The not-so-minor details
Time ATAC DH4 Pedal
Velo Vita + TMO Sports
Can still open a beer with them.
Lack of more spring tension adjustability
The choice of clipless (clip-in/step-in) pedals is a very personal thing and for most people it is based around the “standard” of the clipless system – predominately Shimano vs Time vs crankbrothers. It’s also almost a life long commitment as well. Similar to the Nikon vs Canon world of photographers – once you have picked a standard you have to stay with it as all your equipment is based around that standard. While not being as expensive as swapping camera equipment, if you do choose to change, you have to change all your pedals and cleats.
We are traditionally Shimano users but recently we picked up a few Time pedals to test and the DH4 was one of those.
The DH4 is Time’s downhill/freeride/enduro targeted pedal and features an oversized chromoly axle and an oversized alloy pedal body to give the pedal extra strength (and weight). Designed for a rider who unclips more, the larger platform adds security, should you not be able to re-engage your pedals before that next obstacle or corner. We found the larger platform good to use and we didn’t slip off the pedal in those few times we weren’t able to re-engage.
When testing a clipless pedal we think the most important elements are the performance of the engagement and release mechanisms, as well as the float. These elements are important for performance, and for some, important in helping prevent injury. Seeing as the latter is a very critical element it is an unfortunate reality that no written words will help you choose the right pedal – buy and try is the best solution.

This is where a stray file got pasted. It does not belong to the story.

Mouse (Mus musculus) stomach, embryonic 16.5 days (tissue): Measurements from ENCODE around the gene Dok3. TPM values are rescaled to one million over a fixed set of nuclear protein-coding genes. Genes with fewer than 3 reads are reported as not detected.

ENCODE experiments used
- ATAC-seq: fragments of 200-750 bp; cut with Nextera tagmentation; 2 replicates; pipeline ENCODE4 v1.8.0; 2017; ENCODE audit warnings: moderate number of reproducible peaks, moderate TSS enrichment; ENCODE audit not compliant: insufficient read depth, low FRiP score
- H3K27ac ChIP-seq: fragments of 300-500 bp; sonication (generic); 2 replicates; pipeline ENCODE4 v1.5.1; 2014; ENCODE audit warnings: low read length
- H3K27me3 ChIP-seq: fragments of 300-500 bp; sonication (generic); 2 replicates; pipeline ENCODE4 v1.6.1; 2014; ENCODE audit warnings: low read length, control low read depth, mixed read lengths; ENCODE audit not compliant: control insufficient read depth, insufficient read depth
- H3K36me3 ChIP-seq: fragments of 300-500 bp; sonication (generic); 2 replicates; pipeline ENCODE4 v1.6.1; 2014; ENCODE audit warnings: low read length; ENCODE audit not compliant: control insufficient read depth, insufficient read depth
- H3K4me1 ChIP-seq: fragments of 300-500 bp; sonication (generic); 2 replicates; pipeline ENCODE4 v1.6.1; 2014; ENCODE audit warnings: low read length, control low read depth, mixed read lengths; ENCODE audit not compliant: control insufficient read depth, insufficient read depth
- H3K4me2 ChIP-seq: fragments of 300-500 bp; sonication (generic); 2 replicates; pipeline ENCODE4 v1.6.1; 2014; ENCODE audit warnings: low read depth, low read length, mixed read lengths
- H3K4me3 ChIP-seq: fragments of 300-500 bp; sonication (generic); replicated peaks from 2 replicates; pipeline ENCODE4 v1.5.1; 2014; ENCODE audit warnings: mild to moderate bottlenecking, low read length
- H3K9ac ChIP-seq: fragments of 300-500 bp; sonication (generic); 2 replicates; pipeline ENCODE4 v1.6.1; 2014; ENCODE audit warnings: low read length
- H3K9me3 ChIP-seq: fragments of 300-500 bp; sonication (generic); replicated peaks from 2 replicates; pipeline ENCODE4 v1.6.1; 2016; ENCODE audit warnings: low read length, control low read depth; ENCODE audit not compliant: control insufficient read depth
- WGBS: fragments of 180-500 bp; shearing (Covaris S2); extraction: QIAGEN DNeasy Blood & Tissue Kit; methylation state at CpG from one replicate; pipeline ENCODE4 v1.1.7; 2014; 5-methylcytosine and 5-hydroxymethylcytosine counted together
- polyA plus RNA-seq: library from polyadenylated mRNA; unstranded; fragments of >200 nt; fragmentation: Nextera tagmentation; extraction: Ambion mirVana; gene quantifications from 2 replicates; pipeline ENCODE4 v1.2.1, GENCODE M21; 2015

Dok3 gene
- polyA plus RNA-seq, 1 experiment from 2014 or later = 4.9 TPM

As with all Time ATAC pedals there isn’t as much adjustability in terms of release tension when compared to Shimano – the Time’s have only two settings for tension (adjusted via a small screw), and we preferred the firmer setting. They do offer, however, adjustable float. Swapping the cleats (from left to right, and visa versa) gives you either 13° or a generous 17° of float. 17° felt like too much for us, especially as we’re accustomed to the more constrictive float settings of a Shimano pedal, so we only used them with 13°.
We have been using the Time DH4 pedals for a while now on our 160mm travel tail bike and have grown to like how they feel. Engagement is positive and you can feel when your foot has been engaged. It is a softer pedal engagement feel than Shimano though and the brass cleats of the Time give it a spongier feel. One other interesting thing we found with Time pedals is the ability to actually move your foot from side-to-side on the pedal. Yes, you’re still clipped in, but you can actually change your foot from being very close to the crank to be away from the crank. We did notice foot movement over time and had to re-adjust our foot on occassions.
One very noticeable feature of the Time system is the use of brass cleats. Often coined as “self lubricating”, we did notice that when it was super dry and dusty on the trails the cleats didn’t feel like they were sticking to the pedal. It’s something we do feel with Shimano pedals but the Time’s always felt smooth. The only negative with the use of brass though is that it’s a softer material than steel so it will wear quicker.
Time pedals are an excellent alternative to Shimano and the ATAC DH4 is a good, strong performer. Overall, they are a little on the heavy side and if you feel you don’t need the large platform then we recommend you getting a smaller lighter model, as you will get all the advantages of the Time system without all the added weight.
…and, you can still open a bottle of beer (or soft drink) with Time pedals. That’s a bonus.